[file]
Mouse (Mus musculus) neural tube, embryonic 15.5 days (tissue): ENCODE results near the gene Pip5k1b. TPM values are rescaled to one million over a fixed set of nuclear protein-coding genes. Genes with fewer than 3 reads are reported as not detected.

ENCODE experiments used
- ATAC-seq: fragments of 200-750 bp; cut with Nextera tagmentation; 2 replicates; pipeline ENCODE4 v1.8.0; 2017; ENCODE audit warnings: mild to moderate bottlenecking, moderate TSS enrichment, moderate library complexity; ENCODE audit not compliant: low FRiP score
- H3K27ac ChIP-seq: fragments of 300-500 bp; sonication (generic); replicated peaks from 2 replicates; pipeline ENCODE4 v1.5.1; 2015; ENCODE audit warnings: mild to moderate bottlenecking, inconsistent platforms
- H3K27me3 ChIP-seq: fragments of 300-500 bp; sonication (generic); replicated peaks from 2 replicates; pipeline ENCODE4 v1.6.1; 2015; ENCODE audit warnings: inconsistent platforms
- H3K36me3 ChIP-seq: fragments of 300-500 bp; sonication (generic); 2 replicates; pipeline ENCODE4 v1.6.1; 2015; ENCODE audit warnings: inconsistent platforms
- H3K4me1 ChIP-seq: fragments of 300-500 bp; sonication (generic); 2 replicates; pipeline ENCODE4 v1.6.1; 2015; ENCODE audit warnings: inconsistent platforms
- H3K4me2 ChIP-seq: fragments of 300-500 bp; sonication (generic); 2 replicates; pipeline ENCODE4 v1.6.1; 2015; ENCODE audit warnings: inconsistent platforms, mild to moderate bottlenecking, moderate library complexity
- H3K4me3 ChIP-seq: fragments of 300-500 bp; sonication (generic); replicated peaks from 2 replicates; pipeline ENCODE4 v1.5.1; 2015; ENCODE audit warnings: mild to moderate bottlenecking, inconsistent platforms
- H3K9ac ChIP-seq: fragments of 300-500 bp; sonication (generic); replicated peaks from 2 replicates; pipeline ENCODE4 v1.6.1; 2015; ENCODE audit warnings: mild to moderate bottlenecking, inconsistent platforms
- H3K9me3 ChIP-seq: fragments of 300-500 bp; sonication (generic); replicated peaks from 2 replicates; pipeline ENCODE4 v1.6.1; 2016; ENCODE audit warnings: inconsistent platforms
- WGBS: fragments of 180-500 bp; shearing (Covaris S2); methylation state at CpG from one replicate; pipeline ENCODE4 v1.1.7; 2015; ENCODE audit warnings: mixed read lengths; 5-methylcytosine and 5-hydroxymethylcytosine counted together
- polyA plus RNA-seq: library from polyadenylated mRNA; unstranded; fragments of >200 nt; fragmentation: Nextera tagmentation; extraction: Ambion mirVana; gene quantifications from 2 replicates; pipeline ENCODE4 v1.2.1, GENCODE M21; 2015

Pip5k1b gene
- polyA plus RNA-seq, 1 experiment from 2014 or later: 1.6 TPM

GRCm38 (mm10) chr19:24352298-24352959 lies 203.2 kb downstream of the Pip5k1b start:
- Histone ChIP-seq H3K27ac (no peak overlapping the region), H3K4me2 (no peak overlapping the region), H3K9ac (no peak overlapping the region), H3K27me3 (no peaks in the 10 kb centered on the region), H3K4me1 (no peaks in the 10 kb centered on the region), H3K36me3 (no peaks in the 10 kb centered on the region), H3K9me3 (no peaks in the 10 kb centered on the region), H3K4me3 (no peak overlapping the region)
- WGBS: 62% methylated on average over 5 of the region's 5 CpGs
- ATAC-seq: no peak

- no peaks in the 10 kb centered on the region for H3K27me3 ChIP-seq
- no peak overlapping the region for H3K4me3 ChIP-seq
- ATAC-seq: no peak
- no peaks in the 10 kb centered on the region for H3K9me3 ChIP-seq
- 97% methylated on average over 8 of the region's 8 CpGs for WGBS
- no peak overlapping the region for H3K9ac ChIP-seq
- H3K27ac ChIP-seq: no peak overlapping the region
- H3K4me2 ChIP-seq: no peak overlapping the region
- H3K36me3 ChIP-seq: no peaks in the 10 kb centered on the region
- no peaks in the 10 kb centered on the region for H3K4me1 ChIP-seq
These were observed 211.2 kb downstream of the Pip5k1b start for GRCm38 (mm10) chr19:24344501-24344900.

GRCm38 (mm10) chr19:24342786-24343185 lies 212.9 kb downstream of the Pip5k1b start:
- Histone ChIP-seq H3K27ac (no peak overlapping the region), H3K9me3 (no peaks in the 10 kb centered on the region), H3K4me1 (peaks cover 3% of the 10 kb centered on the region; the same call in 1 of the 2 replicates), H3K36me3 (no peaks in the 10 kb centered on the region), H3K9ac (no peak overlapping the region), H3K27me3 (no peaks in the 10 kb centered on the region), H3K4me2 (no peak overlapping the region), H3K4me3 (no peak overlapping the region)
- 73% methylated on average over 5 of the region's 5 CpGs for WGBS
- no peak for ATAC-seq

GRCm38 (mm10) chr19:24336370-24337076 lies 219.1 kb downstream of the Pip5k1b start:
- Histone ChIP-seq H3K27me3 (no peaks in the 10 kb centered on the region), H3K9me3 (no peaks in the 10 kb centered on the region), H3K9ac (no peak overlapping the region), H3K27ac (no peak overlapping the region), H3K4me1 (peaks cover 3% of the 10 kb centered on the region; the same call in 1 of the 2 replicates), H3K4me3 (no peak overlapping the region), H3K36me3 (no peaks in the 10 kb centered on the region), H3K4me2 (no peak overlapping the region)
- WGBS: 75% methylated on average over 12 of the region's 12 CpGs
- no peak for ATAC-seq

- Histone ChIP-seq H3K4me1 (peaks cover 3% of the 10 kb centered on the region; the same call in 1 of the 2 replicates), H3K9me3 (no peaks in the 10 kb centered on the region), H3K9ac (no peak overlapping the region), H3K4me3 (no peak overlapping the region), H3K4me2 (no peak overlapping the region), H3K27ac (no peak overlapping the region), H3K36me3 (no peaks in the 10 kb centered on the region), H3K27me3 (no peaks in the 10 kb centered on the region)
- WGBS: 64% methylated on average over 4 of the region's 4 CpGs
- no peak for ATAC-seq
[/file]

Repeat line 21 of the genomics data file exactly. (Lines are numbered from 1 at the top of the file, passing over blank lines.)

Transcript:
- no peak overlapping the region for H3K4me3 ChIP-seq